The Arizona representative said his office hasn’t yet discussed whether or not he’d take corporate PAC donations. “We’re focusing on doing our basic research on viability, things like that,” Gallego told The Intercept. Gallego has taken $763,489 in corporate PAC money over his career.
Kelly has been called a “Republican nightmare” given his veteran status, his ties to the law enforcement community, and the residual affection for him as Giffords’s husband. But Gallego also poses a threat, progressive activists argued to The Intercept. He’s a veteran, he’s Latino, and he’s a member of the progressive caucus leadership. And he has a voting record constituents can look to, one that underscores his commitment to progressive policies like Medicare for All and raising the federal minimum wage.
“That primary will be a barnburner,” political analyst Chris Herstam told local NBC host Brahm Resnik during an interview with the station’s Arizona affiliate. Kelly would be “a very strong candidate,” Herstam said, but cautioned that Gallego “is very progressive, [and] has taken a strong stand against Donald Trump. And that plays well in a Democratic primary these days.”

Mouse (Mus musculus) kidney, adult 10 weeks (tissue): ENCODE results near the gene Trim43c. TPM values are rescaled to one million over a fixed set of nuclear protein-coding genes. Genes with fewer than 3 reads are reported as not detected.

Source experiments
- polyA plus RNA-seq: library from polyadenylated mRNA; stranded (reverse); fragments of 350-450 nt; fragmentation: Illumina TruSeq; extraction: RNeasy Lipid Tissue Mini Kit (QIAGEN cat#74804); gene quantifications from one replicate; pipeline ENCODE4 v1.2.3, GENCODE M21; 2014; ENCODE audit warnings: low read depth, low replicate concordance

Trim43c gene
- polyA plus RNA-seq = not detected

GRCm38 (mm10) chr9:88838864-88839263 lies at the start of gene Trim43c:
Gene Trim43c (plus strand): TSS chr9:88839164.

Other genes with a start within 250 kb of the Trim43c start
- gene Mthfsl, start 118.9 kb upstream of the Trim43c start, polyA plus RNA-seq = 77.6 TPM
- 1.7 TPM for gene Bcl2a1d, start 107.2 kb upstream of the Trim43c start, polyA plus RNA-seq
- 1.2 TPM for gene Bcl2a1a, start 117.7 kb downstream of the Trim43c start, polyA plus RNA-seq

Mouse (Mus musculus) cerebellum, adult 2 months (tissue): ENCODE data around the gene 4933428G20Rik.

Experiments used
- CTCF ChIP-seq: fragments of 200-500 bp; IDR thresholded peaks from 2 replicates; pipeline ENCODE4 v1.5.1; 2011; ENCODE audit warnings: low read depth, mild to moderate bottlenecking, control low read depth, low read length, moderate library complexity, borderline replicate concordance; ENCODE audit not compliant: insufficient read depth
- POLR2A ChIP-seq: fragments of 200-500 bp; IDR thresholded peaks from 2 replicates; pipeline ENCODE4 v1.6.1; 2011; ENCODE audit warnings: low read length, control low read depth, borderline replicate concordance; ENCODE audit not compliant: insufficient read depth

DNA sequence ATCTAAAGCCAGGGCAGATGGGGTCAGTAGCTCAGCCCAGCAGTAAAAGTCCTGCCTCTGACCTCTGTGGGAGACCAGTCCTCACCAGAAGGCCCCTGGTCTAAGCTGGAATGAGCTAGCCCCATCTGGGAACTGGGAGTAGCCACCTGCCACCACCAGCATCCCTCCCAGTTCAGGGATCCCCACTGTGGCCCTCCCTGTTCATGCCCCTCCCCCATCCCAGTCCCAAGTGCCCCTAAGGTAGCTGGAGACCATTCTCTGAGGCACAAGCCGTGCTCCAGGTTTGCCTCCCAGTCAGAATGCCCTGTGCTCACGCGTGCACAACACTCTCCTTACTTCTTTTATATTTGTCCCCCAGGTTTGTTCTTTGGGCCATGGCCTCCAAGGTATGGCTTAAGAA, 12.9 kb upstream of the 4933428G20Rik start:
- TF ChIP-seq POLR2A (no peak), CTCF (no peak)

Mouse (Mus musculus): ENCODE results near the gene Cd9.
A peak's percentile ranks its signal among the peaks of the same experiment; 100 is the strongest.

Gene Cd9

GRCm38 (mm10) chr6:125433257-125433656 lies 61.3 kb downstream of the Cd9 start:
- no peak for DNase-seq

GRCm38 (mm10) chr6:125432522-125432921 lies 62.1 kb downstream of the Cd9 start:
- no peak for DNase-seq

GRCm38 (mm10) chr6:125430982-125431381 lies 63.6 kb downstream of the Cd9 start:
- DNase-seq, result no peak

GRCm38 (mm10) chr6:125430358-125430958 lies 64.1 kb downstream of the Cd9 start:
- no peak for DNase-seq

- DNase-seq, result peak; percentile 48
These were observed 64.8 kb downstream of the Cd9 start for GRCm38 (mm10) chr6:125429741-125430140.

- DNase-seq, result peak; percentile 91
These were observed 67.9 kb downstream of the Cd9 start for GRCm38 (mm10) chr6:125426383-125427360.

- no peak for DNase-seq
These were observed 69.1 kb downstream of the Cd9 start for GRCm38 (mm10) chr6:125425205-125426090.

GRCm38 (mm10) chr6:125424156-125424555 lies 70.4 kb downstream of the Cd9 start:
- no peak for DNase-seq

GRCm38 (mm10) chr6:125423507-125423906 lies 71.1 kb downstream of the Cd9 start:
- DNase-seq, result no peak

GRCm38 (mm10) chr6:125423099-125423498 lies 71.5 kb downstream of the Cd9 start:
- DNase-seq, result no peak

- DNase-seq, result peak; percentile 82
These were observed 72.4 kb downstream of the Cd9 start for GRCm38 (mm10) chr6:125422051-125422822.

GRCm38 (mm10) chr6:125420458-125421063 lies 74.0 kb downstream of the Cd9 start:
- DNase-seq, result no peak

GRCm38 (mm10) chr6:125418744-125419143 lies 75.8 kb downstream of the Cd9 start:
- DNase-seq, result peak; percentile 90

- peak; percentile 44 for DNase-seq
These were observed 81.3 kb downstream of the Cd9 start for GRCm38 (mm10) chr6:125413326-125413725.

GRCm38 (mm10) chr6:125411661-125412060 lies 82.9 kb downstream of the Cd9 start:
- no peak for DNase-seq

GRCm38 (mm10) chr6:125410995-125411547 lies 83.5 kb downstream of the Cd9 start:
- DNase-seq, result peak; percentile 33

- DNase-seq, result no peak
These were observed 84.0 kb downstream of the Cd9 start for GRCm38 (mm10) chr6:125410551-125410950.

Either candidate, though, Herstam said, would win against incumbent Sen. Martha McSally. “I personally believe though that whoever wins the Democratic primary, whether it’s Kelly or Ruben Gallego, they’re gonna defeat Martha McSally because she has embraced, and is connected at the hip, with the worst president in U.S. history.”
But Lorna Romero, former campaign spokesperson for the late Sen. John McCain and a onetime adviser to former Arizona Gov. Jan Brewer, thinks otherwise. “I disagree with the statement that if Ruben Gallego gets out of the primary, he’s single-handedly going to defeat Martha McSally,” Romero told Resnik. She’s executive director of Chamber Business News, part of the Arizona Chamber of Commerce and Industry. “I don’t think the state, statewide, is as progressive as Ruben Gallego,” she said.